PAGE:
My article for MediaPost this month is called “Metrics, and When to Ignore Them.” I’ve republished the entire article below, or you can read it over on the MediaPost site. You can comment either here or there and I’ll get back to you.
One comment that went up on the MediaPost site almost immediately used the phrase “art and science of marketing,” which I think is exactly right. Email is a discipline where the metrics and ROI figure so heavily that it’s easy to overlook the art, which I refer to in the article as “strategy.” And the challenge escalates the more our metrics improve. We learn to court the metrics, which sometimes isn’t the same thing as staying true to the organization’s overall positioning and vision.
I hope you enjoy the article.
Metrics, and When to Ignore Them
by Mike May
published on 12.16.09 in MediaPost’s Email Insider
With that title I either have everybody’s attention, or nobody’s. “Ignore” and “metrics” rarely figure into the same sentence for email marketers. “Metrics” and “ROI,” or “deliverability” or “optimize” — sure. Even “honey-soy salmon fillets” shows up in conversation with email marketers alongside “metrics” more often than “ignore” does.
Yet there are circumstances under which email marketers should ignore — or at least evaluate with the utmost skepticism — the very metrics on which they base their craft. With email marketing, metrics don’t just evaluate past performance; they shape future activity. If you’ve learned, for example, that “3” in the subject line pulls better than “three,” you’ll continue to use numerals instead of their spelled-out counterparts. That’s just smart marketing.
But what if the metrics take you down a direction that isn’t a strategic fit with your organization? What if someone marketing for a luxury brand learns that “20% off” drives open rates through the roof, and then has to weigh that success against the slippery slope of a discount-based positioning?
Of course, that’s a simplistic example because the pricing strategy is merely executed by the email marketer, not determined. But there can also be tactics selected by the email marketer that cut against an organization’s strategic grain. We saw one last week in Kara Trivunovic’s column,where she reported on a consumer who would immediately unsubscribe from any company’s email if they used his first name in the subject line: “You are not my friends and I don’t want you to be my friends.”
The example Kara refers to wasn’t a personal email, but was designed specifically to look like one from the outside. Auto-populating a subject line is just a parlor trick to inflate the open rate. And once subscribers see that it’s not actually a personal email, they’ll know (on some level) that they’ve been duped. Is a high open rate a success in this case? Or does it just mean that you’ve demonstrated to more people who peeked inside that you were trying to trick them?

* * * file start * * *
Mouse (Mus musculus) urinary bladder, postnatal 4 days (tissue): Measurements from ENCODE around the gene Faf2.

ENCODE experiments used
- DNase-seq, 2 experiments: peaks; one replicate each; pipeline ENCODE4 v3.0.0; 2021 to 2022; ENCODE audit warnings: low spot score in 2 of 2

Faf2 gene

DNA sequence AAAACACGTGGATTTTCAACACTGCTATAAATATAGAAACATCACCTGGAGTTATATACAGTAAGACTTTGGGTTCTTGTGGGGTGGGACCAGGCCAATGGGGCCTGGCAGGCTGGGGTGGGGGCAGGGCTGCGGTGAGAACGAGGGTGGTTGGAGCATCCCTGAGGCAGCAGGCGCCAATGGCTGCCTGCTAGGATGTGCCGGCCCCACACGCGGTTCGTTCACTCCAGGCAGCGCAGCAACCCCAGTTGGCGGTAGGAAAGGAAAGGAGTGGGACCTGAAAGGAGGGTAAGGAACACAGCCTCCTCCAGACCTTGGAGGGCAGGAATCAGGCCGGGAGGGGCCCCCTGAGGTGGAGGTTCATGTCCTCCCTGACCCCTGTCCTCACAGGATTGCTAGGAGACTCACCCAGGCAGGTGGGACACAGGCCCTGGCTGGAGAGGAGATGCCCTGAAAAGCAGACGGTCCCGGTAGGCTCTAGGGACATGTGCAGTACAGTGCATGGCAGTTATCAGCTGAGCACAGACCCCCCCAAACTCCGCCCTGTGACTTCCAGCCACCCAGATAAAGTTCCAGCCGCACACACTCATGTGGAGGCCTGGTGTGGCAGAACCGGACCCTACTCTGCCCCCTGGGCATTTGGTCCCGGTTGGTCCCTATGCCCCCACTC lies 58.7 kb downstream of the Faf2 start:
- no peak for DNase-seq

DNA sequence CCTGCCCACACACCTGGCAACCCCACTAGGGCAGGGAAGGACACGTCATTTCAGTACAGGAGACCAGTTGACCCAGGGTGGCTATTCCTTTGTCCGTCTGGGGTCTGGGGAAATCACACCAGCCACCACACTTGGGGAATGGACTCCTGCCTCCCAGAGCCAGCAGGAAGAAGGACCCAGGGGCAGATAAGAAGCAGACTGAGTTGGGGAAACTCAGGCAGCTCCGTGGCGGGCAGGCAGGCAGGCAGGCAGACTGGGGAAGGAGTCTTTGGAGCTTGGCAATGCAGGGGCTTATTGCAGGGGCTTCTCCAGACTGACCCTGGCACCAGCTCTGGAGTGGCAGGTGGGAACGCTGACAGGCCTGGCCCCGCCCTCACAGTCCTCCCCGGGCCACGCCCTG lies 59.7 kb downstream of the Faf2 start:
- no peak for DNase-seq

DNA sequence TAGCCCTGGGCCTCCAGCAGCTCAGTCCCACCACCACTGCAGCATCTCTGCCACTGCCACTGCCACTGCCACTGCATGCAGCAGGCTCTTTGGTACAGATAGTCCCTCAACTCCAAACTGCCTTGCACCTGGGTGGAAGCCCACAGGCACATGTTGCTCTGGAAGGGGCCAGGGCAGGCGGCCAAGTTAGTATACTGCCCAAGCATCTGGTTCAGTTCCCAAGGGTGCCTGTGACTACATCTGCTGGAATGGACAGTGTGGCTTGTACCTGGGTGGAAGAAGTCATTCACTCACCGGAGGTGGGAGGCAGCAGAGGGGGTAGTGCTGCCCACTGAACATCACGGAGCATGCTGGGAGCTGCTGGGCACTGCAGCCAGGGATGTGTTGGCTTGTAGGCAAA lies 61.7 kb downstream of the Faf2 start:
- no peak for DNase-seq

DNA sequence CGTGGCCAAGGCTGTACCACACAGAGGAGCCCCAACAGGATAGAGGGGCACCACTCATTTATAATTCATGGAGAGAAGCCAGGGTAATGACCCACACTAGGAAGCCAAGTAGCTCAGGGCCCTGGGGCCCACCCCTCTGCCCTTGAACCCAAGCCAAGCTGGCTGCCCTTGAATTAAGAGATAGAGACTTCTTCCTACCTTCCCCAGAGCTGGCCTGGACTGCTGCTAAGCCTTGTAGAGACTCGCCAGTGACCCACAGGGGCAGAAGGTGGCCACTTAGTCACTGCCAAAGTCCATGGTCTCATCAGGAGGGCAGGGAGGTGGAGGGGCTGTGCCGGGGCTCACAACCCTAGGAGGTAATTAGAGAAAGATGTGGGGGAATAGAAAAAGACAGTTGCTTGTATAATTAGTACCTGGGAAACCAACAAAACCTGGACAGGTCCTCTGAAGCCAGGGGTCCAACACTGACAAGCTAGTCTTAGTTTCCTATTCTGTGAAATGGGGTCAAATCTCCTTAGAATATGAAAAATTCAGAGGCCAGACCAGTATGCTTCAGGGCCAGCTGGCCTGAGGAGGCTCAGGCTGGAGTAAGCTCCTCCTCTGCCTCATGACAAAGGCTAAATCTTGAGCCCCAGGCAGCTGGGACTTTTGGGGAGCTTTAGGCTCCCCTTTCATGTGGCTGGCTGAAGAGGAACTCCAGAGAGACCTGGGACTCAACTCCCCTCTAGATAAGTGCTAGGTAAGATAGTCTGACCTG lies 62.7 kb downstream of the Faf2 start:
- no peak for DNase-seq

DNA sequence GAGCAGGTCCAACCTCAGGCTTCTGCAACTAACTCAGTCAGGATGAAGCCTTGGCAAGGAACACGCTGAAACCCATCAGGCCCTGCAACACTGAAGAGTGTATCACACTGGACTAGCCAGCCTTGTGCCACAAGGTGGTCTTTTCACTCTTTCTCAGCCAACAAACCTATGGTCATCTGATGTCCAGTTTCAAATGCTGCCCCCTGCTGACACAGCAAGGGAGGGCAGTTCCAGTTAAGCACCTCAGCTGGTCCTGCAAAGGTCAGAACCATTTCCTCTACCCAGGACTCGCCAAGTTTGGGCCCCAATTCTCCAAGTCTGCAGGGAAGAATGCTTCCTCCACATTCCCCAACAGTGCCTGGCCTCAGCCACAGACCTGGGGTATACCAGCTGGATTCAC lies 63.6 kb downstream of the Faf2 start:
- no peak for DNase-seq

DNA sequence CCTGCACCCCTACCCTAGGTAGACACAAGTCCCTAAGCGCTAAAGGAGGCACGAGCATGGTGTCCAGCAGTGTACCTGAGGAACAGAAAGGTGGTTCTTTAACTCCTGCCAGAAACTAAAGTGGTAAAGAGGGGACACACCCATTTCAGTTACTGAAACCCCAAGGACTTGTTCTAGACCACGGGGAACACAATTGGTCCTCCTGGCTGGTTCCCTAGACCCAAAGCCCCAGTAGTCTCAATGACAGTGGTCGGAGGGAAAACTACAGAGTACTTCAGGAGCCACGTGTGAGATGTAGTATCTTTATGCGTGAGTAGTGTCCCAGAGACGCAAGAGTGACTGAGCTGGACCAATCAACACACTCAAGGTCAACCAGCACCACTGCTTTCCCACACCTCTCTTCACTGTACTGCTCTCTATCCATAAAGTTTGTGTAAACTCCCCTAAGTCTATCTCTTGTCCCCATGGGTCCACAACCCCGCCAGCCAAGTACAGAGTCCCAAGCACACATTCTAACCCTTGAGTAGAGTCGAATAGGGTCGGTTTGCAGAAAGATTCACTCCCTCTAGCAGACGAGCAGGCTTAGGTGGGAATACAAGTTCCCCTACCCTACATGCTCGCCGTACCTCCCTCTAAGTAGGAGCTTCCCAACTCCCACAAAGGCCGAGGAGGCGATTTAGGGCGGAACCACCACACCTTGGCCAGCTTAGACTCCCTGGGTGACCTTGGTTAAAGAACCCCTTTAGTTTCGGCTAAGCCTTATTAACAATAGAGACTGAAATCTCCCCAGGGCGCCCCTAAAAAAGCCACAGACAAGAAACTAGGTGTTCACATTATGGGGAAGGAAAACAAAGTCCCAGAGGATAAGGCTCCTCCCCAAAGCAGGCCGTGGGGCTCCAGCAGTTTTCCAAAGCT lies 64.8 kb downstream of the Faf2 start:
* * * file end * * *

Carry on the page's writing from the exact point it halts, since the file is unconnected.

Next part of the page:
Metrics notwithstanding, do you want to be the kind of organization that uses an electronic sleight-of-hand to achieve a business objective? Or that reaches out to customers almost daily with a new irresistible offer? What if your metrics don’t reveal the lift you were hoping for? If your graphics-heavy emails don’t pull any better than your image-light ones, despite the exponential increase in design and production time, might they be worth continuing for the brand impact value alone? Each company should respond to questions like these differently, and build its email programs to reflect the answers.
For many companies, email is one of the principal communication channels with customers. It not only drives action and transactions — it sets the tone of the entire relationship. Your emails reach your customers in their homes, at their desks and wherever they are clutching their BlackBerries and iPhones — far more frequently than their visits to your Web site, store or trade show booth.
Emails are your sales force, your customer service department, your PR team — and the loudest and most familiar part of your brand. That’s a lot to try to measure using open rate, click-throughs, transactions and unsubscribes. There is nuance in all of these actions that the data alone can’t capture. “Unsubscribe” because someone is no longer in the market for your product is very different from “You are not my friends and I don’t want you to be my friends.” Ouch. Since the metrics don’t show the difference between the two, email marketers should make sure their email strategy reflects the same attributes, positioning and vision as the rest of the brand.
Over the past few years, we’ve witnessed — and contributed to — the growth in two-way communication between marketers and consumers through blogs and social media. Those channels only remain vibrant when they are candid and take a long view of the customer relationship. Those same customers are also on your email list. Shouldn’t the relationship in the inbox be as candid and strategic?